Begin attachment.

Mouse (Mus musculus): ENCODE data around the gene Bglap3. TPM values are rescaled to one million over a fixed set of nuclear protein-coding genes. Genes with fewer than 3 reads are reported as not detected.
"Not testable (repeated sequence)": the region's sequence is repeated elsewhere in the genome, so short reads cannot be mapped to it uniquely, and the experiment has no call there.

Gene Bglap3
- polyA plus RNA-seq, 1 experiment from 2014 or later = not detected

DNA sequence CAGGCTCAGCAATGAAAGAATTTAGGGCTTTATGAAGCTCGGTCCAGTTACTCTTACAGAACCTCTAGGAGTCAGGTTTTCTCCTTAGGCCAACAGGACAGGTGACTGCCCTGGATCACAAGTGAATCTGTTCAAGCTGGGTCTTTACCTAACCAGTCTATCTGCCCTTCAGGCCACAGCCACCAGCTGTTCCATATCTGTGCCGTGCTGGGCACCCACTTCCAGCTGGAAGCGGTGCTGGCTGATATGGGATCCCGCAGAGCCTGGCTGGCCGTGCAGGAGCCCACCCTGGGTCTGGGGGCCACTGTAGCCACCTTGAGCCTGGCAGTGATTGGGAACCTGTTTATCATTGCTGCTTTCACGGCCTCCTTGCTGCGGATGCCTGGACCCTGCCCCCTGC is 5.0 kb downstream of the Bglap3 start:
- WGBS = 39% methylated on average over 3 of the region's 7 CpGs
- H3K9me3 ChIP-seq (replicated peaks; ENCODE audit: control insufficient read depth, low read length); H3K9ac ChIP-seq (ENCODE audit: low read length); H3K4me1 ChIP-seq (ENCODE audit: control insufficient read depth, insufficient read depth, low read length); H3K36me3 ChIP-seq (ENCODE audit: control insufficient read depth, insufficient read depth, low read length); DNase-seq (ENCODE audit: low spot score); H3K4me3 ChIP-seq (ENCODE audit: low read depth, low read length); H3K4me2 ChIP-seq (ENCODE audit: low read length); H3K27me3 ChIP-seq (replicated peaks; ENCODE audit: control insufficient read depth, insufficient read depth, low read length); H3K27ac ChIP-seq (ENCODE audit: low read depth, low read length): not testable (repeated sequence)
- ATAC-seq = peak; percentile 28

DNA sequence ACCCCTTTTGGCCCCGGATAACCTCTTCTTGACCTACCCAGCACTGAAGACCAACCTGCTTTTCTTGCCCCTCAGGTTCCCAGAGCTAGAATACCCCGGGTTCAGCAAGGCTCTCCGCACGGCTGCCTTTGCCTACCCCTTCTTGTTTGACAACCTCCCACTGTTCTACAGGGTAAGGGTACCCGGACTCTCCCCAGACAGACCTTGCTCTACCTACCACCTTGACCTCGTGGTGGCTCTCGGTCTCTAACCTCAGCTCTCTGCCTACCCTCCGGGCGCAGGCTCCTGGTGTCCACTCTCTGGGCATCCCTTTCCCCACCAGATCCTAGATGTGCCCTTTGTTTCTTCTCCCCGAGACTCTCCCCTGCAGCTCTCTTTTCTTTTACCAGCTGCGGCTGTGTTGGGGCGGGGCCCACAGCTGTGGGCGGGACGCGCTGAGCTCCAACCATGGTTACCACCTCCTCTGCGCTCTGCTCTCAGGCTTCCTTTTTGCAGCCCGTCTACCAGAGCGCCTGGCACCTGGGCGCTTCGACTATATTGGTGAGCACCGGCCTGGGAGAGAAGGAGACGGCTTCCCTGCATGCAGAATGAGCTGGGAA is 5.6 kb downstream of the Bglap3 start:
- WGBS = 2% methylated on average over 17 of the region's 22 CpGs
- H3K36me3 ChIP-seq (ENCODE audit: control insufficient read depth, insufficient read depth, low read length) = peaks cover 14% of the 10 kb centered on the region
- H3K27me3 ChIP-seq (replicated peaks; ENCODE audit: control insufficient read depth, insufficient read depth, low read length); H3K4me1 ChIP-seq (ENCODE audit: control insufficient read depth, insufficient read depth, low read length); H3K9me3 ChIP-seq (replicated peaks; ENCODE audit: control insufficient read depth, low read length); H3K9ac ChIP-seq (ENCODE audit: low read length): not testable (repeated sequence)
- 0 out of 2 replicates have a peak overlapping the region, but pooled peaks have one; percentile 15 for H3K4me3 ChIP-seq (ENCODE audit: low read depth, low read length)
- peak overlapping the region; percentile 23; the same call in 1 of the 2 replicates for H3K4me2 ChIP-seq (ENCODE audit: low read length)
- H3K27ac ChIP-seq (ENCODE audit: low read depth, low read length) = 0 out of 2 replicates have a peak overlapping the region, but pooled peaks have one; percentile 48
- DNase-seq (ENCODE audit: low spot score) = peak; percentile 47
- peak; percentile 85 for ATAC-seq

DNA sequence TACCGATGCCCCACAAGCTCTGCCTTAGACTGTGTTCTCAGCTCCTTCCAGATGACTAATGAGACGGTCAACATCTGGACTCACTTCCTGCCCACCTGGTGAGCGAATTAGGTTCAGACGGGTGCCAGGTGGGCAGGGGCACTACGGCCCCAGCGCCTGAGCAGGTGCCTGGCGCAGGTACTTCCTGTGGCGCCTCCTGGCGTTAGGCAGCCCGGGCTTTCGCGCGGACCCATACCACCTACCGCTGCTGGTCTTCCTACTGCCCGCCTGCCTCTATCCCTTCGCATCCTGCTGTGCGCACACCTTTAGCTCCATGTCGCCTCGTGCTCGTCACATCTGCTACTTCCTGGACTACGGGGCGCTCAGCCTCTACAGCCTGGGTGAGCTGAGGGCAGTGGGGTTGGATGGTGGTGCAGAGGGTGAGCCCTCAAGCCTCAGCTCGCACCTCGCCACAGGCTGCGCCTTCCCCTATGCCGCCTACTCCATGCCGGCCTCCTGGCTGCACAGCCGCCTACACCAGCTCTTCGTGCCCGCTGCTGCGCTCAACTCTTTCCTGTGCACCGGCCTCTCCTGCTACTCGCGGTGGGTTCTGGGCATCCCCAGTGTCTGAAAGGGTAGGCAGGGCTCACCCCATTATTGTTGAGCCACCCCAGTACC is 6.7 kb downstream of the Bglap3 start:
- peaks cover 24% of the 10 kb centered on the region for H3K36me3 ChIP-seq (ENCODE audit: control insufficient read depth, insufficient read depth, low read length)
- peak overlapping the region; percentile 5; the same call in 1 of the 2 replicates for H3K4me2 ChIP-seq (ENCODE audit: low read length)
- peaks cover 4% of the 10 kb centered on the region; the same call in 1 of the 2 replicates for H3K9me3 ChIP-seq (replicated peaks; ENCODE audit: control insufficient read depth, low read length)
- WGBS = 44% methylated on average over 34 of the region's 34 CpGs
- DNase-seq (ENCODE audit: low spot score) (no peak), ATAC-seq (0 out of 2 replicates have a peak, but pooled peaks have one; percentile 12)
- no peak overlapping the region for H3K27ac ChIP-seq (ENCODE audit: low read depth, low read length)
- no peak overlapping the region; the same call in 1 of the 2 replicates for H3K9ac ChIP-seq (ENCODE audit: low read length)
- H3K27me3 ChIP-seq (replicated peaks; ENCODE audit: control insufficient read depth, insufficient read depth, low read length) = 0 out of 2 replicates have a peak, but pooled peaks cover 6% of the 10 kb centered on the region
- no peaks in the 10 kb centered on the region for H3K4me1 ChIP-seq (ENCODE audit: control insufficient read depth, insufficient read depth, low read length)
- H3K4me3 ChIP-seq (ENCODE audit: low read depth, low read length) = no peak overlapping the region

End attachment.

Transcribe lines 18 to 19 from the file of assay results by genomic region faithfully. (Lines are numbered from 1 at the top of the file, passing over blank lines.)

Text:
DNA sequence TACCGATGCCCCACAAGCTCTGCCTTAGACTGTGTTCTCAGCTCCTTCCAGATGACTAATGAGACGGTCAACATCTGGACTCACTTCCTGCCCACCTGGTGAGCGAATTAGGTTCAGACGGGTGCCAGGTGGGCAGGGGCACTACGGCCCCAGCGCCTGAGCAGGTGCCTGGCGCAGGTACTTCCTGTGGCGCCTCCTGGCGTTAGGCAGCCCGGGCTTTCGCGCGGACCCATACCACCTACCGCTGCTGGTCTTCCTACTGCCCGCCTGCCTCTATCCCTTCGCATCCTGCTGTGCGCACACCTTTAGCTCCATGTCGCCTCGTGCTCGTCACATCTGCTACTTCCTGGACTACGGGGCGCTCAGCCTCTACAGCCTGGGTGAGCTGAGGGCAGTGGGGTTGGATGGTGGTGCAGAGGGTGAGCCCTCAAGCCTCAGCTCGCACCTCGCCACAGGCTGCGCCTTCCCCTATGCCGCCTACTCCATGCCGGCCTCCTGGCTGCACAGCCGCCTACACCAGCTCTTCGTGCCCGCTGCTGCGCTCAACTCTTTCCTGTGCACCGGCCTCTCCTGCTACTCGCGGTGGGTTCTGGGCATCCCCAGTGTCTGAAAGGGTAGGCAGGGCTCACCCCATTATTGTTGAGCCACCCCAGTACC is 6.7 kb downstream of the Bglap3 start:
- peaks cover 24% of the 10 kb centered on the region for H3K36me3 ChIP-seq (ENCODE audit: control insufficient read depth, insufficient read depth, low read length)